Coralee McIntosh, Chestermere’s Community Animator, describes how her community is reaching out during the COVID-19 pandemic.
The Rural Mental Health Project has been an opportunity for me, as a community development coordinator and Animator, to expand and practice my engagement skills in a more focused and meaningful way. When connecting with other community members or organizations to plan projects and initiatives I more consistently consider how we can incorporate features that positively impact the mental wellness of those participating. Animating in our community is being observant of the dots and working collaboratively and creatively to connect them, sparking conversations, staying connected, actively supporting what is happening, and driving community-led change.
What stood out the most for me during the Community Animator Training was that community was being created. We all come from different communities, backgrounds, and levels of experience, but we arrive with a common goal – to encourage and support our communities in being mentally well. As an Animator I have become part of strong network of like-minded people who share ideas, encourage one another, and are there to reach out to when I need help. The CMHA Team has done a wonderful job of asking about and listening to the needs of the Animators and developing a variety of avenues to connect us. The ongoing connection and support of Community Animators has made the training that much more valuable.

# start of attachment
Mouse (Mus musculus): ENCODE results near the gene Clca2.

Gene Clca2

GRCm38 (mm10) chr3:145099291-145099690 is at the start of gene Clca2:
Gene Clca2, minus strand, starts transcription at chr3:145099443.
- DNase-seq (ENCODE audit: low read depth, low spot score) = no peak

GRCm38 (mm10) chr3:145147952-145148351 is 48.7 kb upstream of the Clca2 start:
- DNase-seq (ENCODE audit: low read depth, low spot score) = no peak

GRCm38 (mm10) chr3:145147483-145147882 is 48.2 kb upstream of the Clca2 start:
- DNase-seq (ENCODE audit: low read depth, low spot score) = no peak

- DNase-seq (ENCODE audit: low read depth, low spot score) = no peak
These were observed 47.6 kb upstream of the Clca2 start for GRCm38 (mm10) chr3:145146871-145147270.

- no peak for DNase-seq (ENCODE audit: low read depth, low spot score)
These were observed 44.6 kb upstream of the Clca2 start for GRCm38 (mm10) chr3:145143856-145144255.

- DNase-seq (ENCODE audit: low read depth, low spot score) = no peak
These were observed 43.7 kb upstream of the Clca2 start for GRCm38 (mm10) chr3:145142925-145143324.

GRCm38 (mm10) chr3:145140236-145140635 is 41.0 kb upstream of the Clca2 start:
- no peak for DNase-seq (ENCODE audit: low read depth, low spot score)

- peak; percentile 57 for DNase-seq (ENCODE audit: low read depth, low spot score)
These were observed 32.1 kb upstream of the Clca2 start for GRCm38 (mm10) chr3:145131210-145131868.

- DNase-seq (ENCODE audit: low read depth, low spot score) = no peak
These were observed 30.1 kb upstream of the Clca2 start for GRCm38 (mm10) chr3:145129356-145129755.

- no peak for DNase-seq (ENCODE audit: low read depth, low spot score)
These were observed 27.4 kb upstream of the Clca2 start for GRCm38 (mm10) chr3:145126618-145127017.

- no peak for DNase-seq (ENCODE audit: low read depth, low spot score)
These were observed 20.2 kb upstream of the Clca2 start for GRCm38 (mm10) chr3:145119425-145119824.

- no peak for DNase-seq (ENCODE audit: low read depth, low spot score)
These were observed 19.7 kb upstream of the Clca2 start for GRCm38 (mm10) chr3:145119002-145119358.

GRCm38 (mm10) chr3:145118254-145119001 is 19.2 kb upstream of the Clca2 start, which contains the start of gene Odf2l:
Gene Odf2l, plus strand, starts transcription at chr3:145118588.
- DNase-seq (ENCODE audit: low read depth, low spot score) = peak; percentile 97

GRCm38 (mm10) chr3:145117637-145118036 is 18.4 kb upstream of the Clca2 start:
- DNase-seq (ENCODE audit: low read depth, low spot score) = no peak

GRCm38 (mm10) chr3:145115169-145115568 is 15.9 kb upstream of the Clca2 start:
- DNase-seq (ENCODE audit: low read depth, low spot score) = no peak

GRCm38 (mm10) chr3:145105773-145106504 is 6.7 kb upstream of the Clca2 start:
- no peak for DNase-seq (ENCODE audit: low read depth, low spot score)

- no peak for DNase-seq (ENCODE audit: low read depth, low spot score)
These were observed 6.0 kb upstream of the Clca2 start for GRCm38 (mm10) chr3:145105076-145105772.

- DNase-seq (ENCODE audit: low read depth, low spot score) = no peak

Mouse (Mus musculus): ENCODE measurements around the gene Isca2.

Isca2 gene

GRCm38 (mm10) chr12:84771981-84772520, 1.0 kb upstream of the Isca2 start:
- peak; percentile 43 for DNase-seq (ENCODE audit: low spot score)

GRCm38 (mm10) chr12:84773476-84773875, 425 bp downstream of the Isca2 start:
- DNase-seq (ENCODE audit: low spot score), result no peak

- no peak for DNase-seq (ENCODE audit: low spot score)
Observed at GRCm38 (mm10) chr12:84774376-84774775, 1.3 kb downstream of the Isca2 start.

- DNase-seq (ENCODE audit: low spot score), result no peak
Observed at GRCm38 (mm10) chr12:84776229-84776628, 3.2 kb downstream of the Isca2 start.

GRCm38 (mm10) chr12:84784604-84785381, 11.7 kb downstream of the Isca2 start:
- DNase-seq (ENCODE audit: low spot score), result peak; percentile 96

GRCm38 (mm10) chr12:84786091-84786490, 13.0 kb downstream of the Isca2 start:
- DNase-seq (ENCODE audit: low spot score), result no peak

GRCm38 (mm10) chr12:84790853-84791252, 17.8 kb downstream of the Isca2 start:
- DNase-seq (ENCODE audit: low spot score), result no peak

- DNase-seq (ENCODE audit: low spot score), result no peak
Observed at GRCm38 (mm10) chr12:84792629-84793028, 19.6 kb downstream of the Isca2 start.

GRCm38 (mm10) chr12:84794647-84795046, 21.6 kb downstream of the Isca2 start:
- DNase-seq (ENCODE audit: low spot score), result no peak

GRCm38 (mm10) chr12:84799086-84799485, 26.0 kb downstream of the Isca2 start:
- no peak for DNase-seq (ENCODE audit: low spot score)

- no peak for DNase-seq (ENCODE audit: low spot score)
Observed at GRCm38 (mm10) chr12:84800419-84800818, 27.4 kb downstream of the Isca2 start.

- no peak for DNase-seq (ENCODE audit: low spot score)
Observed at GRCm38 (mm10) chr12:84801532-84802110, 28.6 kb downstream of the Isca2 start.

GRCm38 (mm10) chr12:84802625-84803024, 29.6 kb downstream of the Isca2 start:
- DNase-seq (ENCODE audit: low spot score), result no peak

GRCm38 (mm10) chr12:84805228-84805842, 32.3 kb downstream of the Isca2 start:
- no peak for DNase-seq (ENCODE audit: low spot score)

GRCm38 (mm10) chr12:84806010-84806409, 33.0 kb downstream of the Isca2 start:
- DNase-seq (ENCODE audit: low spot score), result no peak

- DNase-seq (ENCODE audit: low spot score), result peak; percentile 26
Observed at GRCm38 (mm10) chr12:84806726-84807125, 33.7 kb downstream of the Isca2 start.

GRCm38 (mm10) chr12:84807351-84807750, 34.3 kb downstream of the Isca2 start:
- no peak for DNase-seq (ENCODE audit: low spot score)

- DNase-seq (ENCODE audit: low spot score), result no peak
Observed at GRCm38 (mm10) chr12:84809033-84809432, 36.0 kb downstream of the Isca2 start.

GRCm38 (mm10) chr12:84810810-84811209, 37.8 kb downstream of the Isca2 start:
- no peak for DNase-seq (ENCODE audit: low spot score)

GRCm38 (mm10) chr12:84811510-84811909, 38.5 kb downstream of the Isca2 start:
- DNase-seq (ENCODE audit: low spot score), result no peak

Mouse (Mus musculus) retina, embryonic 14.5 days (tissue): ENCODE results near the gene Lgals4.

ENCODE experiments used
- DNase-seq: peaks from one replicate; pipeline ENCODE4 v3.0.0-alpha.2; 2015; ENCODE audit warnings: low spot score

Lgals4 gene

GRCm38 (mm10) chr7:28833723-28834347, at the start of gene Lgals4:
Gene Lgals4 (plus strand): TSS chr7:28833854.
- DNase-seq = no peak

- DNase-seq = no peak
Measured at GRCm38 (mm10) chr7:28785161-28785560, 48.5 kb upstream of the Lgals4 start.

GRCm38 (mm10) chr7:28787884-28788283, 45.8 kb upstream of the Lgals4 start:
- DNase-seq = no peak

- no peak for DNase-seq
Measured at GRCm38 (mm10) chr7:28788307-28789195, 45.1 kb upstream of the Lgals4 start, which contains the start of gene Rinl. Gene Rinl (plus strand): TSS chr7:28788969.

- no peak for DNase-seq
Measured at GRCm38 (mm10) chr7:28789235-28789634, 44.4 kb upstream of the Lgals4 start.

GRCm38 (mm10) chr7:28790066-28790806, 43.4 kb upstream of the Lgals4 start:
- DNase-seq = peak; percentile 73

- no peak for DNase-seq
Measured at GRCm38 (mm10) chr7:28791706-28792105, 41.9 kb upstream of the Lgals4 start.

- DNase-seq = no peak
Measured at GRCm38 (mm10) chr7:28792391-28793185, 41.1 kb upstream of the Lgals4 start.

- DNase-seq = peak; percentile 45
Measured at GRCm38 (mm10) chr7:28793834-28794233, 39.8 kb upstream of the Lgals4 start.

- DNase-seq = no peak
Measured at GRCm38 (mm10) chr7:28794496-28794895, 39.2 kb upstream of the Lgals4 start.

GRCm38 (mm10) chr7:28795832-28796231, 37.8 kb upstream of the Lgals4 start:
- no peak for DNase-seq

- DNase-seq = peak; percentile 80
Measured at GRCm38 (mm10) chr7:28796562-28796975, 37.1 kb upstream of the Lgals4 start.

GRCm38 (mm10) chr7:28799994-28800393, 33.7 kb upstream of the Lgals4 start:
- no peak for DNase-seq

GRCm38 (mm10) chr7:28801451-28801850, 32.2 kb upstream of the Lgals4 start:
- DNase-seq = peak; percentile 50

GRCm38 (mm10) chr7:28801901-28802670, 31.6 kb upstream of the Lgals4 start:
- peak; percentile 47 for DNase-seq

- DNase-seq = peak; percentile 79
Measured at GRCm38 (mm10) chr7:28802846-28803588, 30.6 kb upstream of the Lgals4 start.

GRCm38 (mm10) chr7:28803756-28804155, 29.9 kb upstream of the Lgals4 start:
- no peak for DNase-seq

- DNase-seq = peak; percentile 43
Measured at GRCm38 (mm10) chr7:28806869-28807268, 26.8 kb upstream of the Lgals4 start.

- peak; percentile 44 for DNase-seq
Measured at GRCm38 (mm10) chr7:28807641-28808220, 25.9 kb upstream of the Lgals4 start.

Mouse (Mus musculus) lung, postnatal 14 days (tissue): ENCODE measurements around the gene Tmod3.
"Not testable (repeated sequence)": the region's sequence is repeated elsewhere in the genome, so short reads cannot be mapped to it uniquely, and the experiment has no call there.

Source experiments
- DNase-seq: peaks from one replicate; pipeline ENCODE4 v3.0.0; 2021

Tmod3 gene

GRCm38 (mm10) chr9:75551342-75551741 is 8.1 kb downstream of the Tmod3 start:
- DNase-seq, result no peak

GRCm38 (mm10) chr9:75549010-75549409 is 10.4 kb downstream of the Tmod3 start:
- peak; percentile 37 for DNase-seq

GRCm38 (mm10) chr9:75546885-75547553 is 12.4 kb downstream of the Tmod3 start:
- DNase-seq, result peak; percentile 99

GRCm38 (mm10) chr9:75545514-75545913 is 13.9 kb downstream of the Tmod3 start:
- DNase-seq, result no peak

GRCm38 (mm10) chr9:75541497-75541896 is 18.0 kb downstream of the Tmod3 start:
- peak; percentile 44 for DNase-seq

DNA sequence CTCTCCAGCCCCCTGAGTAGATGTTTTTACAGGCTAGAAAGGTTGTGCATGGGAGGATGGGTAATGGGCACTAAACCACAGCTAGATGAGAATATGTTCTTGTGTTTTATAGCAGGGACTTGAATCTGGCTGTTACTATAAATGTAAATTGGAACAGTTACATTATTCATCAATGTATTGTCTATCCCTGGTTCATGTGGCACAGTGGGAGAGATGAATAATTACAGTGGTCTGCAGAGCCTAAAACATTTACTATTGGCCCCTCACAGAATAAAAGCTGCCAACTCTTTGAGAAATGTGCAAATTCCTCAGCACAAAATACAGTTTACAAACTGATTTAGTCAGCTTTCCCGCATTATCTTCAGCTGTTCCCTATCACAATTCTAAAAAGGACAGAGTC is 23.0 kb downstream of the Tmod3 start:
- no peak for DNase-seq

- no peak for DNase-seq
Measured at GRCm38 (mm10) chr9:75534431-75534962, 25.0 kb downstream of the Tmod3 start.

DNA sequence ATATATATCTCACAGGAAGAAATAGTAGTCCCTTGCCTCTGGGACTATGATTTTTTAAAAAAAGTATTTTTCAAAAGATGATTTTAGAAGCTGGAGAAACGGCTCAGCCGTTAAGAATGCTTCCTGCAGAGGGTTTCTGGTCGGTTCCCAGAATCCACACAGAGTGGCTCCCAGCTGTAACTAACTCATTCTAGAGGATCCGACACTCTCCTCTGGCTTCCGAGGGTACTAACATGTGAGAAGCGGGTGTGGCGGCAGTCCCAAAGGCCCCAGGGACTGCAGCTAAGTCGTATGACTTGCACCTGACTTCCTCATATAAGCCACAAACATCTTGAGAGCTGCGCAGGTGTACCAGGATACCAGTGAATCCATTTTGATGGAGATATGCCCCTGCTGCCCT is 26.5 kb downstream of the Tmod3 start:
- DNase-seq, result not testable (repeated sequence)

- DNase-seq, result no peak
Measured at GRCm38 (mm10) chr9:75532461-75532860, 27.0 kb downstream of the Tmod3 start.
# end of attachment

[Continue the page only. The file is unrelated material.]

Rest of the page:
Our cohort completed the Community Animator Training in March 2020, just before COVID-19 struck. This made it challenging for us, in Chestermere, to start new conversations and initiatives as all of our energy was directed toward adjusting our current programs and services. However, the Chestermere and Area Mental Health Coalition was able to continue meeting to assess the changing mental health needs of the community, map the resources available locally, and bring awareness to those supports through the distribution of Community Wellness Resources posters and brochures. Through this process we have learned that our community has a diverse array of mental health services available, from preventative to high needs supports, but a lack of awareness and established referral processes between sectors. Our hope with the Mental Health Coalition is to improve communication, increase referral, and reduce barriers to service. The wholistic, community-led approach of the Rural Mental Health Project has been positively received and has helped guide us to do this collaboratively as we move forward with initiatives, such as the Chestermere Wellness Challenge. We look forward to having conversations with more community members over the next year, hearing what their ideas are, and working with them to continue our wellness journey.